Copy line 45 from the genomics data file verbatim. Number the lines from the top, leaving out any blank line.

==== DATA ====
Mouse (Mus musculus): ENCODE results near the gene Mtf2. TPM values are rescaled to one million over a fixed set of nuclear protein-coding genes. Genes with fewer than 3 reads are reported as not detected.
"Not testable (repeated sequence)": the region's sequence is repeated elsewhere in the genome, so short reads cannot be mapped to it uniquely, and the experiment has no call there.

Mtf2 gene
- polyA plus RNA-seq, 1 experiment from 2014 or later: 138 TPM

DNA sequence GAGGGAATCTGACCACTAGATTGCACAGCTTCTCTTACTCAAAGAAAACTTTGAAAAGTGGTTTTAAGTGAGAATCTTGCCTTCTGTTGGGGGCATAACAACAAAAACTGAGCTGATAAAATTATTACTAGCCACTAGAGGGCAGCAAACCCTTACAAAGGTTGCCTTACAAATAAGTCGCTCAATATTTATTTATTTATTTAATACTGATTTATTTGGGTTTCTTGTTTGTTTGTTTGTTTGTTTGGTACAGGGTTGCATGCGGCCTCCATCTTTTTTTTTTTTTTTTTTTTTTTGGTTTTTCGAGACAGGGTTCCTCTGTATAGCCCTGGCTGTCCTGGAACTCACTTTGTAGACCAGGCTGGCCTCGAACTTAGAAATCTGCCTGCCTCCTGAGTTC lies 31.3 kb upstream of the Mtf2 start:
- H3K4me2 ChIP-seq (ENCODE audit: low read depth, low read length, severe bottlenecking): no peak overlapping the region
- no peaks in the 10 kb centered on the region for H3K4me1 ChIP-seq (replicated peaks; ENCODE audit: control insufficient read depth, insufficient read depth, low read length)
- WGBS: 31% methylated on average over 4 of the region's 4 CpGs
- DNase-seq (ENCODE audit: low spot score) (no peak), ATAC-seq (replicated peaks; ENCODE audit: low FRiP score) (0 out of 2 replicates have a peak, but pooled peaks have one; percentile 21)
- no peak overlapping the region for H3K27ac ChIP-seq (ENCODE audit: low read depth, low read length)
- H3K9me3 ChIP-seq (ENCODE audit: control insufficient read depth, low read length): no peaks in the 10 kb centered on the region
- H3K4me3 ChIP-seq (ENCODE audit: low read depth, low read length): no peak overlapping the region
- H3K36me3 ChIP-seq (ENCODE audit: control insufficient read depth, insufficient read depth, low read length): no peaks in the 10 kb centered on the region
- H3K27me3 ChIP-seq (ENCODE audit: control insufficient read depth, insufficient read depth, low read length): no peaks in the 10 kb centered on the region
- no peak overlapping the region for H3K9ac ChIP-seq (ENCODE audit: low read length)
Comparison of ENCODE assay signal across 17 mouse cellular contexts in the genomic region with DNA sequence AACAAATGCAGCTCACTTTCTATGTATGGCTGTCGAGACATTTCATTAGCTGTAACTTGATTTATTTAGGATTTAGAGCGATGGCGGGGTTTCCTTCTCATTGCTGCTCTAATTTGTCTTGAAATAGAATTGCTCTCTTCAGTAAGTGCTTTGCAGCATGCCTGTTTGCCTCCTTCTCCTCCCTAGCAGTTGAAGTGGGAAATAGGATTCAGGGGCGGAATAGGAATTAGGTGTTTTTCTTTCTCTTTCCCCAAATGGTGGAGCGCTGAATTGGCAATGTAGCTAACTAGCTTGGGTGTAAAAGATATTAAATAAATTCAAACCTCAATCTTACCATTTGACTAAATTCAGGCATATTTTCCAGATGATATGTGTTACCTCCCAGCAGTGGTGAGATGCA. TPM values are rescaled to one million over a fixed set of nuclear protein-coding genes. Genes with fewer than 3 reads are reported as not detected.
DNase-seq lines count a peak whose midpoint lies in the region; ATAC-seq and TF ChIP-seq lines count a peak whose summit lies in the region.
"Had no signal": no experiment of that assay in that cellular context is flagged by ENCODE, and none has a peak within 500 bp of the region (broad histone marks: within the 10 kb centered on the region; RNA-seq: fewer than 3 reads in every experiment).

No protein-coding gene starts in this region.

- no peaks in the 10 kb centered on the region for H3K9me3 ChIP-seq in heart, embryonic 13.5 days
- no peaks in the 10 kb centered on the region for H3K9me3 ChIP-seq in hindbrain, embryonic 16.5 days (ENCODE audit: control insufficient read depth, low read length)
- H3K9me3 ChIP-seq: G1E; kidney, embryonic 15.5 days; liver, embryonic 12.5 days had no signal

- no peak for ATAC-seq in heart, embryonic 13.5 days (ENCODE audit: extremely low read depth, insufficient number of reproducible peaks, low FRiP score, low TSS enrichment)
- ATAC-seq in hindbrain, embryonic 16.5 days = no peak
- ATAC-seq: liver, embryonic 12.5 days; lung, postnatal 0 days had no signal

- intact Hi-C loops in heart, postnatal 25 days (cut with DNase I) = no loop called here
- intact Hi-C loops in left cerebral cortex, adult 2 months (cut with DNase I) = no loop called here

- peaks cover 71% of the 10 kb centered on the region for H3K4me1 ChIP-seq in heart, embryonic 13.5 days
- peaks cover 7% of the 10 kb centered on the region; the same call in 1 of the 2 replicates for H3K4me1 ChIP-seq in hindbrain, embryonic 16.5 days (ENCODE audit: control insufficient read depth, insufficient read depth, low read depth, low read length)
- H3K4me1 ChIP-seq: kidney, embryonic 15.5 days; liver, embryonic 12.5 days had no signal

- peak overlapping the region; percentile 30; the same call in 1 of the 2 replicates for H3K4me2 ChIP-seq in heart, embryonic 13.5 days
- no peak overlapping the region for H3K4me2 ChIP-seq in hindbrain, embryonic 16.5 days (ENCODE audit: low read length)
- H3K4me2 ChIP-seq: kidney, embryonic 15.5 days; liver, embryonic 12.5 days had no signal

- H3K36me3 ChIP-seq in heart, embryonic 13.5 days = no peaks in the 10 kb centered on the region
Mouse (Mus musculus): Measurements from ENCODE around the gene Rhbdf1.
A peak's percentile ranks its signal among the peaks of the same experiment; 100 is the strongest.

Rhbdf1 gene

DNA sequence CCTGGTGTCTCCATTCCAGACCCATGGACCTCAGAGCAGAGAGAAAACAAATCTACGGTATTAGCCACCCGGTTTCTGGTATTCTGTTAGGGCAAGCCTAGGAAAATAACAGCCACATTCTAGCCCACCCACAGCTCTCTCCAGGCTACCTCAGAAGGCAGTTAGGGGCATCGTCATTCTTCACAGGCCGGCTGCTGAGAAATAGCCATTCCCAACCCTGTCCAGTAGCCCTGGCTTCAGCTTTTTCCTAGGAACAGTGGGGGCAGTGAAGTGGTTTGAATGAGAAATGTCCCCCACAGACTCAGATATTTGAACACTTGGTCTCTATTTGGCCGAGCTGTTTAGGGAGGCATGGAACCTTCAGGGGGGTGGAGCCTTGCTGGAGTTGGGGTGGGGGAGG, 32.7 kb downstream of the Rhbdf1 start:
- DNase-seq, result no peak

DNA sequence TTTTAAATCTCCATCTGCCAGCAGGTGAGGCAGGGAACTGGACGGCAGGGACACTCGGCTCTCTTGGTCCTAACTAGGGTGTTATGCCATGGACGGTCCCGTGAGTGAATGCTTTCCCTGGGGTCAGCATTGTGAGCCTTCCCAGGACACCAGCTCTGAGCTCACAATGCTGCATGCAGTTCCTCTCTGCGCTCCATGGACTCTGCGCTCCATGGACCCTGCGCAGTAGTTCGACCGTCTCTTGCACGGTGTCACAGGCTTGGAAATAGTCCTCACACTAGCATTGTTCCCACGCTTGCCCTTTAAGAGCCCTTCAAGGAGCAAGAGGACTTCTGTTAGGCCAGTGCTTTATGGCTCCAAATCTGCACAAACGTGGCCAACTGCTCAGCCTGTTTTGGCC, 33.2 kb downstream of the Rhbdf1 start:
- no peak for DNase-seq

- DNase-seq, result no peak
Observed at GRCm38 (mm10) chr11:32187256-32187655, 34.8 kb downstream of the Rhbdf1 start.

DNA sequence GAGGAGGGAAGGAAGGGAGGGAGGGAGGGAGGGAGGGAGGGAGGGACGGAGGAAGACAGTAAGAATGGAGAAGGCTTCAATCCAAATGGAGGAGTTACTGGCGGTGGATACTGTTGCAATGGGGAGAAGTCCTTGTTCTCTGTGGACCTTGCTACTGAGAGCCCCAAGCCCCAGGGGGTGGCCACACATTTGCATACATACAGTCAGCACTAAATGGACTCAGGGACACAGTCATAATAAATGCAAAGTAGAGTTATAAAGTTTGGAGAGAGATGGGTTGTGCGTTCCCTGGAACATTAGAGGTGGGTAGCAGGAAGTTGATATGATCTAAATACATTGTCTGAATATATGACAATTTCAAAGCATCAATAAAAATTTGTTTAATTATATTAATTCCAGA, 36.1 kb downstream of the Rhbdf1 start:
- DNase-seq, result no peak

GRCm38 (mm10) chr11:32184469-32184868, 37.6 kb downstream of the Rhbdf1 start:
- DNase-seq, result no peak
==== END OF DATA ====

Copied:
- DNase-seq, result no peak